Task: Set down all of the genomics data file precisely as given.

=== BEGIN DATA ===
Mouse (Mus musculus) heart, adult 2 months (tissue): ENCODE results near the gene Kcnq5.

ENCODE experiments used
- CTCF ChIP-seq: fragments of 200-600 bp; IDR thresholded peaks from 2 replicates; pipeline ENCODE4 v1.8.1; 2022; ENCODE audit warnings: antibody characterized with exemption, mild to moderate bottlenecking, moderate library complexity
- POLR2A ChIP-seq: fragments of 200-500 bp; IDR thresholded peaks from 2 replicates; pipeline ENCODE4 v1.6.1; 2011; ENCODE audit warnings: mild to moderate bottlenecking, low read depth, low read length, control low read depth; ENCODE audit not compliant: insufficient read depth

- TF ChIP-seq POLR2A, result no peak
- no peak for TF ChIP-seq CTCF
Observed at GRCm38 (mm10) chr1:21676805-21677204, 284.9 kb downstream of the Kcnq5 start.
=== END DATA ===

Mouse (Mus musculus) heart, adult 2 months (tissue): ENCODE results near the gene Kcnq5.

ENCODE experiments used
- CTCF ChIP-seq: fragments of 200-600 bp; IDR thresholded peaks from 2 replicates; pipeline ENCODE4 v1.8.1; 2022; ENCODE audit warnings: antibody characterized with exemption, mild to moderate bottlenecking, moderate library complexity
- POLR2A ChIP-seq: fragments of 200-500 bp; IDR thresholded peaks from 2 replicates; pipeline ENCODE4 v1.6.1; 2011; ENCODE audit warnings: mild to moderate bottlenecking, low read depth, low read length, control low read depth; ENCODE audit not compliant: insufficient read depth

- TF ChIP-seq POLR2A, result no peak
- no peak for TF ChIP-seq CTCF
Observed at GRCm38 (mm10) chr1:21676805-21677204, 284.9 kb downstream of the Kcnq5 start.